Thursday, 30 December 2010

An Analytical Study of Metta in Theravada Tradition (1)

Mettæ is a pæ¹i word which means loving-kindness. It embodies a selfless love, altruistic love, benevolence, friendliness, welfare, peace and real bliss. It cannot coexist with hatred. It brings about just positive feelings all the time regardless of difficult emotional situations. Sometimes depending on persons, mettæ and ta¼hæ (craving) cannot be differentiated due to that they have tendency to make a change alternatively. If mettæ turns into ta¼hæ, there arouses bias. As a matter of fact, mettæ performs equally upon all sentient beings (Kuddakapæ¹i, p-10).
In practical way of social activities, mettæ represents the state of helping others. It encourages contributing helpful works to those in need of help, such as providing  food, water, clothes, shelters, medicines and so on to the poor. Supporting to the societies functioning humane affairs such as giving education, doing services for the aged and poor children, etc, is also embedded in the act of mettæ. Mettæ can be put into practice as a meditation. In this account, one regards others as oneself because it is hard to love others as one loves oneself. While taking meditation, one should visualize the form of persons particularly, and then radiate the loving-kindness on them. Non-particular practice is also possible. Either the account of theories or practice or meditation, mettæ takes its own sense of genuine peace and real happiness. In this essay, I shall analyse the theoretical ways from the canonical texts, practical aspects in social activities and meditation on mettæ.

Loving-kindness (mettæ) and love (pema)
Love is the most complex and important of all human emotions. If defies adequate definition, but in its grandeur and its imaginative power over our lives, it can be creative and destructive, beautiful and terrifying (The language of love, p-9). Love is more than simply affection. Herein, according to Theravæda Buddhist perspective, mettæ is meant to connote wishing others welfare, peace and progress. It is the aspiration for the true happiness of any, and ultimately all sentient beings, for all these are like oneself in liking happiness and disliking pain. It is the antidote to hatred and fear, and is to be distinguished from sentimentality (An introduction to Buddhist ethics, p-103).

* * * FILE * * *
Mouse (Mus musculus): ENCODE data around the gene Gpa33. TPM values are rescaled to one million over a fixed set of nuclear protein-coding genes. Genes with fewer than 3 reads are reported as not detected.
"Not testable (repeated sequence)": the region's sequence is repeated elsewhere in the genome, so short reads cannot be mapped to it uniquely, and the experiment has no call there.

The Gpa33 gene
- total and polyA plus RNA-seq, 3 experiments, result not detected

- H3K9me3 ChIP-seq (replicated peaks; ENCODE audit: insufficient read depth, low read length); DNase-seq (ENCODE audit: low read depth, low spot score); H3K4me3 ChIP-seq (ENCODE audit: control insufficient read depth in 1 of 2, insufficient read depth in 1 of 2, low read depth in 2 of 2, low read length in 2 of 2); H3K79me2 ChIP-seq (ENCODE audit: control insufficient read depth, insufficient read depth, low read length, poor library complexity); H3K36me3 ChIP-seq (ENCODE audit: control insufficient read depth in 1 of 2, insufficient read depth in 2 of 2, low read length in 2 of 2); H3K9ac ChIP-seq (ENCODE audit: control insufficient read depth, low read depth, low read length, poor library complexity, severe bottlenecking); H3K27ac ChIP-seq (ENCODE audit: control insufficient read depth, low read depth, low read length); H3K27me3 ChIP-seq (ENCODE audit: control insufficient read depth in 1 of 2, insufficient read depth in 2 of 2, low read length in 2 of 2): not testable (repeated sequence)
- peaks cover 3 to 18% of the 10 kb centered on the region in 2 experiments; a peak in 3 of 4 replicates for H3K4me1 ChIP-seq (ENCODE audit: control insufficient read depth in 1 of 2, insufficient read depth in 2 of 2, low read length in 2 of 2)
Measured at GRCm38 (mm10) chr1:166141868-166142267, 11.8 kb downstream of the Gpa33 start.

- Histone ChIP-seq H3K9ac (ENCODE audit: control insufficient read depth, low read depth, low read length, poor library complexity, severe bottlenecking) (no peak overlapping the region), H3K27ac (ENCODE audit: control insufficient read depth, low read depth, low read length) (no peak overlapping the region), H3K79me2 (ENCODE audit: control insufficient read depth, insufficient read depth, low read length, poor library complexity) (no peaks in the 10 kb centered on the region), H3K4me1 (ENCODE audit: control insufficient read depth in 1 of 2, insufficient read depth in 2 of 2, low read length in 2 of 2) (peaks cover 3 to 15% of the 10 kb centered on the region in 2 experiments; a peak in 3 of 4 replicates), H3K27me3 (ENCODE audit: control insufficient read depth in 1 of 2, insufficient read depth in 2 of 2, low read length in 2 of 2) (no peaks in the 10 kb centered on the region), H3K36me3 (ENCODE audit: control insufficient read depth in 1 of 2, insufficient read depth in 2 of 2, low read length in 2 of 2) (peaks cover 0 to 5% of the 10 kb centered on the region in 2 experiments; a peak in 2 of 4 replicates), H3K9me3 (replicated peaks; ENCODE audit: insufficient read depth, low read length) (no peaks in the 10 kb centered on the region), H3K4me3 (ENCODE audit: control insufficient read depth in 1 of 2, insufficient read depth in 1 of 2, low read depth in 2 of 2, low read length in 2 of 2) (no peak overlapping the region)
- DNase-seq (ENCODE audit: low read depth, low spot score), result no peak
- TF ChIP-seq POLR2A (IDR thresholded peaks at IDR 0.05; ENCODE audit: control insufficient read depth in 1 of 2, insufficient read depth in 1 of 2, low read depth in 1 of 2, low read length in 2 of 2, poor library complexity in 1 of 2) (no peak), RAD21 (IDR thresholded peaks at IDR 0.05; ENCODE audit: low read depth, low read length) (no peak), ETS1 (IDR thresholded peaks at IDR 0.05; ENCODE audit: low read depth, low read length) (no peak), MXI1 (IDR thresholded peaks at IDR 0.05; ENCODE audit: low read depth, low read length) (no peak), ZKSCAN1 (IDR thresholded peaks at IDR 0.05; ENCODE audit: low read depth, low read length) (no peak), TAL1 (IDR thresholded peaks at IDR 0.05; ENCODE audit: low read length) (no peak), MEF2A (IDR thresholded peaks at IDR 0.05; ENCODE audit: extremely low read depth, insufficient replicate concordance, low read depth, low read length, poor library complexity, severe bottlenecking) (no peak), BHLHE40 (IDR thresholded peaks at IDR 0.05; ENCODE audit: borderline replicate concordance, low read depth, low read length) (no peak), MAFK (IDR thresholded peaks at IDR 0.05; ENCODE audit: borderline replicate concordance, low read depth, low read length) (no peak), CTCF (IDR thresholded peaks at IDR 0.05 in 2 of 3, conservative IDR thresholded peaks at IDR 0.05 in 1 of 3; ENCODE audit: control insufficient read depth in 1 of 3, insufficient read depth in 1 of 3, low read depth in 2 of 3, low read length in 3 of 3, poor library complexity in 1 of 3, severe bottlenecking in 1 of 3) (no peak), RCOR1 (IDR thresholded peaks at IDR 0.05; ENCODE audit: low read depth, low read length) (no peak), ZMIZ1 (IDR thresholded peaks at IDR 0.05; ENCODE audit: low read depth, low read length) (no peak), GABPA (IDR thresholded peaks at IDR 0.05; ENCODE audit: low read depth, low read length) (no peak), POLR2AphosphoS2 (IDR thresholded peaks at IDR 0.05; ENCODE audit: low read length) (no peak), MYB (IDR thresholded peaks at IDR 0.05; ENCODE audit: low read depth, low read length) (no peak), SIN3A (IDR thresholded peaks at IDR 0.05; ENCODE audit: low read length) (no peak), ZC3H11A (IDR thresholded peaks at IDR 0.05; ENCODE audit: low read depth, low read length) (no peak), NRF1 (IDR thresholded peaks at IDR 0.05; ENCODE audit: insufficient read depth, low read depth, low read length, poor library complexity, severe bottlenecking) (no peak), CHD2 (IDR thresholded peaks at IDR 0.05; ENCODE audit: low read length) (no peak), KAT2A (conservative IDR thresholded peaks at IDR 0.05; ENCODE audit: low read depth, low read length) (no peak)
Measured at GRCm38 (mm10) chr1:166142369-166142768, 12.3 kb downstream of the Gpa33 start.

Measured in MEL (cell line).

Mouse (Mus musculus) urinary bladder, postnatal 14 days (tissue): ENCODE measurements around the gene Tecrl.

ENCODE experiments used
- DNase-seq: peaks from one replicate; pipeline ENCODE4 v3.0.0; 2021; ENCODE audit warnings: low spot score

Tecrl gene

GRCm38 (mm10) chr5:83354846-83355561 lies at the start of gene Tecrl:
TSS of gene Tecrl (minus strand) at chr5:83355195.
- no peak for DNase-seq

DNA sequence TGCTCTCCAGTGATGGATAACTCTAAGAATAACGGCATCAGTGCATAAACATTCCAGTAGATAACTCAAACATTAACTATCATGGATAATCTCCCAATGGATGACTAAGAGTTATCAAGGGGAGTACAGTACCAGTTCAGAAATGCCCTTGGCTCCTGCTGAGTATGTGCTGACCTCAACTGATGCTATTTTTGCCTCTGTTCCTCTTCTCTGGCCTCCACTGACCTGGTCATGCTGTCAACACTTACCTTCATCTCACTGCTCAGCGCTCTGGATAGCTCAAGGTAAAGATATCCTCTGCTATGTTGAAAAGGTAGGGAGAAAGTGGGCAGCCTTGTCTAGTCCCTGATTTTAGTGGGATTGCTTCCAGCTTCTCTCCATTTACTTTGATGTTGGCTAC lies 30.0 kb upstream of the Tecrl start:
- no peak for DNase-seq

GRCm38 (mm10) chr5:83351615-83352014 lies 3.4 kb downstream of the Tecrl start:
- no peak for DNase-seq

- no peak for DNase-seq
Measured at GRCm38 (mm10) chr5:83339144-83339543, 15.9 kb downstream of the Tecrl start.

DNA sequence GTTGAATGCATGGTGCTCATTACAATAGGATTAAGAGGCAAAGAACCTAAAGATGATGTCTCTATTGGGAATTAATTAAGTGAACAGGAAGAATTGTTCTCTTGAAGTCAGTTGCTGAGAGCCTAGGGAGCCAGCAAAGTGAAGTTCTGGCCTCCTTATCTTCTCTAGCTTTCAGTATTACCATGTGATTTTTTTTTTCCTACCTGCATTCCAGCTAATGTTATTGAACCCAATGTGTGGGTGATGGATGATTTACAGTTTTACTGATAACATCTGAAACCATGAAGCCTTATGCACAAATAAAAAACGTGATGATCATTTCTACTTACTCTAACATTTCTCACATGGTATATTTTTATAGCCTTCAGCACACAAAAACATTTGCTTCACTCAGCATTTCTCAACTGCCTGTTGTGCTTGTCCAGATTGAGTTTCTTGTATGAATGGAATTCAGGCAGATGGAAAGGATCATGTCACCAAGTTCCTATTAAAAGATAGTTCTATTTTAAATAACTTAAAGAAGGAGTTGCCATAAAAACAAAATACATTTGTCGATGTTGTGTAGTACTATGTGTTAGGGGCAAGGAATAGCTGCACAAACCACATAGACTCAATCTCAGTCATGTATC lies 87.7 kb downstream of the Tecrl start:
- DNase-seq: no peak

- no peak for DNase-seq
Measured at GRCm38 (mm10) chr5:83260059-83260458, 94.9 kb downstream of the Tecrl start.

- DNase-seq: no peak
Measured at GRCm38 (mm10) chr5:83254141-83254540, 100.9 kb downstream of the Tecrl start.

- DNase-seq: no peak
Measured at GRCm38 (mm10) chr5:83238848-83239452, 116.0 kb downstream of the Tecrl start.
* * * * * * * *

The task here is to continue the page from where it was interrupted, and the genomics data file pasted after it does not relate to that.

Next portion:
According to Kara¼iyametta sutta (Kuddakapæ¹i, p-10) one who wishes to achieve the state of being peaceful [metta] is required to be competent, upright, straightforward, easy to instruct, gentle, not conceited, content, easy to support, with few duties, living lightly, with peaceful faculties, masterful, modest, no greed for supporters. Mettæ is a pure love with limitless heart to all beings (whoever [weak or strong, tall, huge, middle, short, subtle, blatant, visible, invisible, near, far, born and seeking birth], wherever [above, below and all around]), in the same strength as a mother’s love for her only child. In this stage, there is neither discrimination, nor sexism, nor I, nor He, nor She, etc, all over the world, and all are equal under the real loving-kindness (mettæ). All forms of such a deep lovesome would say stronger and more permanent than romantic love. It is first and foremost of the four divine abidings (brahamvihæra): mettæ (loving-kindness), karu¼æ (compassion), muditæ (sympathetic joy) and upekkhæ (equanimity) [An introduction to Buddhism, p-209]. All of them are mutually interrelated each other.
On the other hand, the term pema is used for the love exchanged between sons and daughters, brothers and sisters, husbands and wives or members of the family, relatives, etc. therefore, pema means ordinary love which binds one person to another as a rope does. It makes one inseparable from the other (Abhidhamma in daily life, p-25). The love between husband and wife who had already become Sotæpanna (stream-winner) should be considered first. As they love each other sincerely enough, they did not think of being unfaithful. As their minds were so pure they hold each other in high esteem and did not want to be separated from each other. They always wanted to be together in samsæra. Such a desire to be together is chanda (wish). Those virtuous noble people would bind them to each other, and all their meritorious actions would lead them to a good destination.